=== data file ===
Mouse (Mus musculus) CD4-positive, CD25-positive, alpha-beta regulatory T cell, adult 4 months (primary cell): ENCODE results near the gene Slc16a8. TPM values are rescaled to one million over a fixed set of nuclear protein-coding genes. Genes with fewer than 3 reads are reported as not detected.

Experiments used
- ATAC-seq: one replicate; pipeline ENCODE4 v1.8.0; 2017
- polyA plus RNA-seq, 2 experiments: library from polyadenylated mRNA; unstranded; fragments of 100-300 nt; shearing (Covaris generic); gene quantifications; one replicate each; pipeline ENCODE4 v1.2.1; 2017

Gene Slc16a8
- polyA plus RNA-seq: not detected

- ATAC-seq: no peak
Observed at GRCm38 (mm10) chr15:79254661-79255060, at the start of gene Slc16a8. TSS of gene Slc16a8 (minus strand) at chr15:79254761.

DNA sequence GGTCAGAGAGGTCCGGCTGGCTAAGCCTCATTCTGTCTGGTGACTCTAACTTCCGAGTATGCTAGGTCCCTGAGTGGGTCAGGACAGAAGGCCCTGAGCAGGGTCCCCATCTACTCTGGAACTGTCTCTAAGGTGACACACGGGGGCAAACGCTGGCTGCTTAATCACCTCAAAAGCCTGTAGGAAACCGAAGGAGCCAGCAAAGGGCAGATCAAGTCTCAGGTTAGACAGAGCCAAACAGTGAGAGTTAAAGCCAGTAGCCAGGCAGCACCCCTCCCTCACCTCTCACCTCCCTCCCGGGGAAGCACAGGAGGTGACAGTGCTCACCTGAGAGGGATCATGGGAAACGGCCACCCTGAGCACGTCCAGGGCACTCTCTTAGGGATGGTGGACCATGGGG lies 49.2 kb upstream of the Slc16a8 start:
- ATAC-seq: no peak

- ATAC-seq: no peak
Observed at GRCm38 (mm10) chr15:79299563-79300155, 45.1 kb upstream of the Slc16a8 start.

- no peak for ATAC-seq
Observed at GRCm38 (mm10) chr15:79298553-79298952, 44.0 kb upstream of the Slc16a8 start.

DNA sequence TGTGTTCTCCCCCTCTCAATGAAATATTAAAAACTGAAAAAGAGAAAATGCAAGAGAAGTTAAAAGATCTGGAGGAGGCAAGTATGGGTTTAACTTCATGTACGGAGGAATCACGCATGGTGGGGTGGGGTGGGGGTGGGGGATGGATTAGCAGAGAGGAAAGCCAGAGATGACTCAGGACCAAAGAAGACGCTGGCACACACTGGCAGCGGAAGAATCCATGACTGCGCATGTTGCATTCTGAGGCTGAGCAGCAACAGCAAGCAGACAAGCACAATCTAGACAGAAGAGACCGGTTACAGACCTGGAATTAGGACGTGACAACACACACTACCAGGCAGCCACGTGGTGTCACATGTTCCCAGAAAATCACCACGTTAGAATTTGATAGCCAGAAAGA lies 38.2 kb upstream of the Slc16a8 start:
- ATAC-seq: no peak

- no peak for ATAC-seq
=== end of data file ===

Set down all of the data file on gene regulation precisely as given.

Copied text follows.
Mouse (Mus musculus) CD4-positive, CD25-positive, alpha-beta regulatory T cell, adult 4 months (primary cell): ENCODE results near the gene Slc16a8. TPM values are rescaled to one million over a fixed set of nuclear protein-coding genes. Genes with fewer than 3 reads are reported as not detected.

Experiments used
- ATAC-seq: one replicate; pipeline ENCODE4 v1.8.0; 2017
- polyA plus RNA-seq, 2 experiments: library from polyadenylated mRNA; unstranded; fragments of 100-300 nt; shearing (Covaris generic); gene quantifications; one replicate each; pipeline ENCODE4 v1.2.1; 2017

Gene Slc16a8
- polyA plus RNA-seq: not detected

- ATAC-seq: no peak
Observed at GRCm38 (mm10) chr15:79254661-79255060, at the start of gene Slc16a8. TSS of gene Slc16a8 (minus strand) at chr15:79254761.

DNA sequence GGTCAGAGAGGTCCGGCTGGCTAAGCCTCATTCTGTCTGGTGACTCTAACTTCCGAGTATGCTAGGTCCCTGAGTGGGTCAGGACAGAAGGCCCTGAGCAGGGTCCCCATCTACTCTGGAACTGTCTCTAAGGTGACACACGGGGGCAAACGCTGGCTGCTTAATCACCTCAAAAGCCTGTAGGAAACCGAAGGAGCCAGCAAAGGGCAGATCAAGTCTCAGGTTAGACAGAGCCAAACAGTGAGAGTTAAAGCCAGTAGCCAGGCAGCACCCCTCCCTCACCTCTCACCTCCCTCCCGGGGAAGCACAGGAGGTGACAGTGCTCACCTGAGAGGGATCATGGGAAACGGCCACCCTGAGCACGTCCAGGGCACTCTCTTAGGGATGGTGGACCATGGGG lies 49.2 kb upstream of the Slc16a8 start:
- ATAC-seq: no peak

- ATAC-seq: no peak
Observed at GRCm38 (mm10) chr15:79299563-79300155, 45.1 kb upstream of the Slc16a8 start.

- no peak for ATAC-seq
Observed at GRCm38 (mm10) chr15:79298553-79298952, 44.0 kb upstream of the Slc16a8 start.

DNA sequence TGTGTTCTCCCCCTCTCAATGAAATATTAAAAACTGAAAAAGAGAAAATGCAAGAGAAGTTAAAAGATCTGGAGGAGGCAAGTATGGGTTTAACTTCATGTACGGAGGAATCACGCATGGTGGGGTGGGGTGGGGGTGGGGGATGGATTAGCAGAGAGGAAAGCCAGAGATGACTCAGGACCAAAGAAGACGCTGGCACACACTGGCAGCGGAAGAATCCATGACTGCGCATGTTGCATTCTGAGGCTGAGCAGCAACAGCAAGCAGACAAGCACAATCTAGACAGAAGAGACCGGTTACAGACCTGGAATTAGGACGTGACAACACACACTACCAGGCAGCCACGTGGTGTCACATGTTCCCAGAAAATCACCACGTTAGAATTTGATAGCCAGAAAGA lies 38.2 kb upstream of the Slc16a8 start:
- ATAC-seq: no peak

- no peak for ATAC-seq